Lastly, the fact that Windows 7 remains the most popular desktop OS in the history of computing is evidence that Microsoft got something right there. Sure, it had its share of quirks and idiosyncrasies, but it was headed in the right direction. All Microsoft had to do was keep going in that direction, but instead they made their usual disastrous U-turn and released Windows 8. In the meantime, people continued to use Windows 7, but I guess Microsoft continued to push in the direction of Windows 8 and released Windows 10. And people still continued to use Windows 7! The only reason quite a lot of people are now using Windows 10 is that it was delivered to their machines via Windows Update, or that they were unable to install Windows 7 on their newer machines (my case). Windows XP and Windows 7, the most popular desktop OSs ever, have a two things in common: a familiar and widely accepted UI, and stability. That's all people want.
YES you should because:
1) It constantly accesses your drives which uses resources, causes drive seek noise and keeps your disk access LEDs flashing which is very irritating.
2) It doesn't find your sh*t even if it's right there in front of you.
3) It's garbage.
4) Once you start using Everything you'll never ever again use Windows search and you'll wonder how you've managed without it all these years. As a general rule, it's best to disable anything you don't use.
The best way to disable indexing is to stop and disable the Windows Search service, if you don't know how to do that I'll post instructions. When you disable this service, you still can use the old-fashioned file-by-file windows search.
You should not use a search system whose index is incomplete. With Everything, if the index ever becomes corrupted, you just close Everything, delete the file Everything.db and run Everything again, and it's done. Everything doesn't need to constantly index your drives, it relies on different mechanism to do its job. If you are interested, the Everything website tells you how it all works.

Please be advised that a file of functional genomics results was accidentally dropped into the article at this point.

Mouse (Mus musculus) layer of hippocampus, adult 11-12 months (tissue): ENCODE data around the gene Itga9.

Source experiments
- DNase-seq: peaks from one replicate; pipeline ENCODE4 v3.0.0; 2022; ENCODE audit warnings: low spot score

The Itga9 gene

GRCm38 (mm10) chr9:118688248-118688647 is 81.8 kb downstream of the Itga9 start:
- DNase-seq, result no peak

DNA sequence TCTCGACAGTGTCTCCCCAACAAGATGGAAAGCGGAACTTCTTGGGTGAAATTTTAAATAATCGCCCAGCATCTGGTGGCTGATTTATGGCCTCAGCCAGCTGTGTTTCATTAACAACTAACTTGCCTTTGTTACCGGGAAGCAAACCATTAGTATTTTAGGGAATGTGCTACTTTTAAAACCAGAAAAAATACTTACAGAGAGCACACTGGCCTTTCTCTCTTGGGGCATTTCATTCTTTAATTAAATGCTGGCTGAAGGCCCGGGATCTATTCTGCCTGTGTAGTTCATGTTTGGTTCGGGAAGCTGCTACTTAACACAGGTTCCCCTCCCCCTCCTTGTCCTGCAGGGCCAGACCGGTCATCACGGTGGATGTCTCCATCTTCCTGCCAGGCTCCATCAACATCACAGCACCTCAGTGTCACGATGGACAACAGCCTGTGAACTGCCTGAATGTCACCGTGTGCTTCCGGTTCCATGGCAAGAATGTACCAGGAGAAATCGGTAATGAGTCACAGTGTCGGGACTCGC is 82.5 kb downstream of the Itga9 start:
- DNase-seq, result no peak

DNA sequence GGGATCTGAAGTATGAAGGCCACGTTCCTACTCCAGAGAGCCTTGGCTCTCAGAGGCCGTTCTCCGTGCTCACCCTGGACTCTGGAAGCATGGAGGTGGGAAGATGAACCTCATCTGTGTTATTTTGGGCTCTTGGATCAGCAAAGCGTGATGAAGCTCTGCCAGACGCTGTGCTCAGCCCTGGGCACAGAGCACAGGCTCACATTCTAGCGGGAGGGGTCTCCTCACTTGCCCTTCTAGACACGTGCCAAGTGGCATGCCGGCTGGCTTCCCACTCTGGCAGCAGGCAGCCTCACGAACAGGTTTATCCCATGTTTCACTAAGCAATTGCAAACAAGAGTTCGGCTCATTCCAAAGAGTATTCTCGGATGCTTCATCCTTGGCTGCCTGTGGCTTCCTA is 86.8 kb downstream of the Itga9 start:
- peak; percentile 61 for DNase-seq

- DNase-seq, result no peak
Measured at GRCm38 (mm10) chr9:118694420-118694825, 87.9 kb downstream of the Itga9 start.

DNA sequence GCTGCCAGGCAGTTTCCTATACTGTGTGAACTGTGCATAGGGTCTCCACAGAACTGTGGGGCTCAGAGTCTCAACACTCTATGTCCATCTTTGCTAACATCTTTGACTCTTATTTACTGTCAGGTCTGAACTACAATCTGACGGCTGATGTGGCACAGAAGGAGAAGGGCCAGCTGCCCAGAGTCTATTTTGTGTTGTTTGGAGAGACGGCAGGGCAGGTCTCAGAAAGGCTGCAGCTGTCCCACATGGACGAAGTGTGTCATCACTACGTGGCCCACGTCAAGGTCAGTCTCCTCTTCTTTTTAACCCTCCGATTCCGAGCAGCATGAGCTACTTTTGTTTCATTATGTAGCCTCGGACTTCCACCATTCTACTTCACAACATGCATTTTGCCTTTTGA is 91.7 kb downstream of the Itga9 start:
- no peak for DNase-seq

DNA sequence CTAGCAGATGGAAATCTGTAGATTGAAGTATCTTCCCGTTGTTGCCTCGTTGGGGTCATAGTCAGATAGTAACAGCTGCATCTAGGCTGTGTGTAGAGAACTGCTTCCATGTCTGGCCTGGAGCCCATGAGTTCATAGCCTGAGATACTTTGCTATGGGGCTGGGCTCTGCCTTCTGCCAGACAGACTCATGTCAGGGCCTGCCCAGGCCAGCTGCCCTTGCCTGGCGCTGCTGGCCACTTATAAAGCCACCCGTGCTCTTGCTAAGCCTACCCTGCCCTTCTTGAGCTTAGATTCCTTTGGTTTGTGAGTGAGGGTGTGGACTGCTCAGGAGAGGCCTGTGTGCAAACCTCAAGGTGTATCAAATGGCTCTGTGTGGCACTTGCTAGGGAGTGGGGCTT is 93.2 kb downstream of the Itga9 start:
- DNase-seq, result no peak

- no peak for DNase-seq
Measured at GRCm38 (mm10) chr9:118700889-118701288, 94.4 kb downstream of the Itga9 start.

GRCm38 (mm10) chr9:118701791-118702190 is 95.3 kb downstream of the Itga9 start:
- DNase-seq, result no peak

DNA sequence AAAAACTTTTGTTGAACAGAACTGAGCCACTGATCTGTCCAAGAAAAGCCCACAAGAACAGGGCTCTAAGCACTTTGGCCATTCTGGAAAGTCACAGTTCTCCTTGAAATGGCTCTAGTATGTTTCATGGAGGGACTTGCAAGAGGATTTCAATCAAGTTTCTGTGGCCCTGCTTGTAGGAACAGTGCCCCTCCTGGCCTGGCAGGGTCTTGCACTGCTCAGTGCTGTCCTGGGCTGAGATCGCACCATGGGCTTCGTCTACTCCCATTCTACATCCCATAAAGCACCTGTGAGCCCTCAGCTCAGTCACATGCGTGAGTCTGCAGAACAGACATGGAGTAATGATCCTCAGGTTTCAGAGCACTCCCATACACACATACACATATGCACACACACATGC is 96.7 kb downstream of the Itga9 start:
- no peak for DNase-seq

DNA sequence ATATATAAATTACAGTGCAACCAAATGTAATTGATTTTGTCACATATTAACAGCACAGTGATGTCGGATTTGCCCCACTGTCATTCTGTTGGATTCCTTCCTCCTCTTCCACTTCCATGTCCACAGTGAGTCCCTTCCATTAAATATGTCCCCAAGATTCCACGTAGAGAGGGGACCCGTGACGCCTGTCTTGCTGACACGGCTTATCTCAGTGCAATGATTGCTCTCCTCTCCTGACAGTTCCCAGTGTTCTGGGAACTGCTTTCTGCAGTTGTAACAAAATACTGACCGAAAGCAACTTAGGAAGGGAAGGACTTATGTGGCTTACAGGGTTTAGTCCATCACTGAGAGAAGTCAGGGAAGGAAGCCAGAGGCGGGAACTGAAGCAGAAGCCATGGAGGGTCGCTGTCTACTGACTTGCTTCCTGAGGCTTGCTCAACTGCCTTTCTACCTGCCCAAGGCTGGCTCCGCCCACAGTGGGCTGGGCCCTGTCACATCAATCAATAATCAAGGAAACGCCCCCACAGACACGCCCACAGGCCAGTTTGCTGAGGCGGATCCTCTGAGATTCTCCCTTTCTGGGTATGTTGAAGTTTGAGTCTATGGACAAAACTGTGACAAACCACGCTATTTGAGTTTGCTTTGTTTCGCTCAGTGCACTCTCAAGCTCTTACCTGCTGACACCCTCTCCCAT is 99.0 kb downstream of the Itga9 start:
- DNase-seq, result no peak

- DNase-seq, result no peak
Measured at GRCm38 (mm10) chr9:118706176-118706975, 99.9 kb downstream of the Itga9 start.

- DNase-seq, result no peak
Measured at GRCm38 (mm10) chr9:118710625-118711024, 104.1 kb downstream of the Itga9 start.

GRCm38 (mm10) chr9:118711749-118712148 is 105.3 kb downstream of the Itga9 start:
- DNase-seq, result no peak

It's funny Microsoft expect people to use Bing and Cortana when Windows Search can't manage to even find a file on a local drive...
Windows search does not
"constantly access your drives which uses resources, causes drive seek noise and keeps your disk access LEDs flashing which is very irritating"
unless there's something wrong.
Once indexing is complete it stops indexing, and then responds to additions and changes when the PC is idle.
That said, I normally prefer a 3rd party solution, and not Everything (and if you use that, you need 1.4beta to get the better GUI features others possess),
Certain useful searches e.g. in Settings will be slow if you turn it off.
The beta version of Everything is very stable, at least it works exactly as expected and I've not had any problems for the longest time.
Windows Search may not be a resource hog but it does take longer to build its index, longer than Everything, Ultrasearch, etc, which rely on existing MFT indexes.
Locate32 does all Everything does, as far as I know - I've used it for some years. Ultrasearch probably has the most developed GUI.
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when i search from the start menu, all i want to find is applications (desktop apps, metro apps, shortcus to apps in the all-applications menu) and settings, not files and folders.
(i already disabled the web search there).
i still want to...
I love Windows 10 except for one thing:
I cannot search files like I did before; it does not work in the same way and I cannot find the files I need like I did before!
Formally, I used to type for example "contract in the search cell and all the...